Sales in the US Minivan segment grew by 1.5 percent in the third quarter of 2016, as growth slowed down from the +21 percent in Q2, which was artificially boosted because of the plant shutdown at FCA in the second quarter of 2015, which hampered sales of two of the best selling models in the segment. In Q3 of 2016, five out of the eight models in the segment lost volume, although that needs a sidenote that two of those are discontinued nameplates. One of the most important questions about the minivan segment is whether the all-new Chrysler Pacifica is able to fill the large shoes of its predecessor, and so far the signs are positive. [Read more…]
With production of the Chrysler 200 midsized sedan set to end next December, the illustrious brand will be down to just two models: the now almost elderly 300 large sedan, which shares its platform with the Dodge Charger and Challenger, and the brand new minivan Pacifica. That means the two namesake brands of Fiat Chrysler Automobiles are also its weakest volume brands in the North American market. And considering Chrysler cars are sold almost exclusively in the US and Canada, the brand doesn’t seem all that relevant anymore. That’s unfortunate for a brand which used to be one of America’s most innovative brands with a number of important technological breakthroughs to its name and which of course is credited with the creation of the minivan. However, for the past decades Chrysler has let its image crumble by selling mediocre cars and ongoing financial uncertainty under multiple owners as it has gone through a number of (near-)bankruptcies.
Sales in the Minivan segment grew by 21 percent in the second quarter of the year – this continuation of the unexpected performance from the first quarter of the year made the segment the only mainstream segment to grow in the second quarter, and the second-faster growing segment over the time period (only the Subcompact SUV segment grew faster). Remarkably, almost every model in the segment contributed to this growth, though ultimately it’s the renewed market popularity of the outgoing FCA twins, Chrysler Town & Country and Dodge Grand Caravan, that really drove this segments to such fast growth. [Read more…]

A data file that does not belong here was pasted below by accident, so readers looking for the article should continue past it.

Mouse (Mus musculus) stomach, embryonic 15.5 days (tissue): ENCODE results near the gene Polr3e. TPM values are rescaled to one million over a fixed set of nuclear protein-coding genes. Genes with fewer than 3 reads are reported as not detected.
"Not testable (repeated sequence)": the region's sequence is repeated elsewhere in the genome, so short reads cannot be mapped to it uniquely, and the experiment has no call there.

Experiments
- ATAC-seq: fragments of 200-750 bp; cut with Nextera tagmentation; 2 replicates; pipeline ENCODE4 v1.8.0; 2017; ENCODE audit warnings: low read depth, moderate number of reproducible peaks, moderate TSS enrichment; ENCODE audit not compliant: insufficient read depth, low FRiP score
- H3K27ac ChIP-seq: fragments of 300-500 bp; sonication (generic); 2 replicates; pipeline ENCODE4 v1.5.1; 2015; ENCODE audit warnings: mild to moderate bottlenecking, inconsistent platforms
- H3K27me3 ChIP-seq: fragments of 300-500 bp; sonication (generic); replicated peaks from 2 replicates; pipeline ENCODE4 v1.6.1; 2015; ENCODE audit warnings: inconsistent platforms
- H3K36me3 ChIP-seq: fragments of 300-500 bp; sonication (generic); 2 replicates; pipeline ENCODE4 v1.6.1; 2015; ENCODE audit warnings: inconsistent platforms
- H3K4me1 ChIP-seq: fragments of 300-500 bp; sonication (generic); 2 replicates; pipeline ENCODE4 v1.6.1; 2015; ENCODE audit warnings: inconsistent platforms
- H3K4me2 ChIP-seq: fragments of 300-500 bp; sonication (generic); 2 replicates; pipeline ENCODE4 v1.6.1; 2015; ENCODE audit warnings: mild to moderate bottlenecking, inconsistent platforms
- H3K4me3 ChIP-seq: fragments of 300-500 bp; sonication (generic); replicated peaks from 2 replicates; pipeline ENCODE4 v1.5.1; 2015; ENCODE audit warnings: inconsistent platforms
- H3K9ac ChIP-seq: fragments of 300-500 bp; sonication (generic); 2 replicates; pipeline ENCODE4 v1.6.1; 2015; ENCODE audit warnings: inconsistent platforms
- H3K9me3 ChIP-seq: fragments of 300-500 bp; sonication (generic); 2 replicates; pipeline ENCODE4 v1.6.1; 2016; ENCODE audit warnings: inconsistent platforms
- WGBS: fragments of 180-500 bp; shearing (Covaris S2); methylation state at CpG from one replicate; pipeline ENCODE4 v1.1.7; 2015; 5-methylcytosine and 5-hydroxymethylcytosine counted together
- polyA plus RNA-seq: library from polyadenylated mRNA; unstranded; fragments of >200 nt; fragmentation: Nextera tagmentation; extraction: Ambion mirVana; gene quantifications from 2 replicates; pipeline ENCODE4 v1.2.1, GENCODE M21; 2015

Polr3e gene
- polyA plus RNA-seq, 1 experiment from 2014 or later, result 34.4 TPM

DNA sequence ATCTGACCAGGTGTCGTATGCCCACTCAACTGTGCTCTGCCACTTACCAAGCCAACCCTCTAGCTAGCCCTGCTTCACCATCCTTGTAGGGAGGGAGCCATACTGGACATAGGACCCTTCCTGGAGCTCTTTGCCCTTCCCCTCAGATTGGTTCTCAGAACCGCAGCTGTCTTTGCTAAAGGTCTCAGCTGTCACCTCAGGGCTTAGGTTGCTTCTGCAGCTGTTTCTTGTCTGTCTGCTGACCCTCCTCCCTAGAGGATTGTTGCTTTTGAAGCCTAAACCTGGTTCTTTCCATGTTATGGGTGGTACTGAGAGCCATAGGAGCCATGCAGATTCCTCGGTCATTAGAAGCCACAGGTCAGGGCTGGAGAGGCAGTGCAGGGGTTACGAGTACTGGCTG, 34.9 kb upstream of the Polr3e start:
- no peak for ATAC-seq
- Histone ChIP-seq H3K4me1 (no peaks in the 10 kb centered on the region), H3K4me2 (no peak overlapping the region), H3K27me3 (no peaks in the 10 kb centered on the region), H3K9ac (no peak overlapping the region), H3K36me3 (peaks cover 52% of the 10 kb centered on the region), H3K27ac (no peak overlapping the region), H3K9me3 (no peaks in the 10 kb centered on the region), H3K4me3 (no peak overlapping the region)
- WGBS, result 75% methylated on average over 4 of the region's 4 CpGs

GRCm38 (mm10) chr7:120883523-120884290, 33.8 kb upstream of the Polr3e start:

Recently I’ve been looking to buy a car capable of carrying more than the usual five passengers, which got me thinking about the way this market has developed over the past few decades, and how it will change in the future. However, rather than spend time retreading the topic that’s been covered thousands of times, namely the history of the minivan and SUVs, I want to focus on the the interesting efforts by carmakers to offer those looking for space something genuinely new and potentially market-changing. In the first of a series of articles, I look at the brief history of the family-haulers, and then dive into the American experience of looking for the middle ground between the unsexy minivan and the gas-guzzling and compromised SUVs.
The future of mobility looks quite different from how we know it today, and most automakers are hedging their bets to make sure they’re part of that future, where they may no longer be called automakers but mobility providers. Autonomous driving, car-to-car communication sharing information like traffic conditions and a (at least partial) shift from ownership to a shared economy are among the most likely developments to become mainstream as soon as the next decade. And it’s not only the established automakers that are trying to establish their place in the future, it’s no secret that Apple and Google are aiming for a piece of the mobility pie as well. Although Google is testing with their own Google car, as well as with autonomous versions of existing models, their ultimate goal is not to produce their own cars and become a full-blown auto maker, competing with the likes of Ford, General Motors or Toyota, but rather to become a technology supplier and a mobility supplier, offering self-driving cars that would rival Uber in the ride-sharing business.
However, to test and eventually showcase its capabilities in autonomous driving, Google will have to forge a cooperation with an existing automaker and get its system built into one or more of that company’s cars. Such a tie-up would combine Google’s experience from millions of miles of autonomous driving by its fleet of a few dozen self-driving cars with the manufacturing and development capabilities of a large automaker. [Read more…]
1. Chrysler Pacifica
A huge return to form for Chrysler, not only in terms of styling but in terms of innovation: it’s the world’s first plug-in minivan. Looks good enough to lure some people away from their family SUVs.
Earlier today Chrysler revealed its crucial new model, the Pacifica minivan. “Wait, isn’t this the new Town&Country?” I hear you say? Yes, the name change is pretty surprising, given that the Town & Country and Voyager were pioneers of the segment and enjoy great name-recognition, but Chrysler’s logic is that they’ve become too synonymous with the old-style minivan and were tainted by the lackluster predecessor. Enter the “Pacifica” name, which last served on an upmarket minivan/crossover model, sort of like the Mercedes-Benz R-Class, that Chrysler retired in 2008 after only five years of sales. Such a name change is not unprecedented, but only time will tell if the new name will stick (as it did when Ford replaced the Escort with the Focus) or whether the carmaker will have a change of heart (as Ford had when it replaced the Taurus with the Five Hundred, only to change the name back a few years later). [Read more…]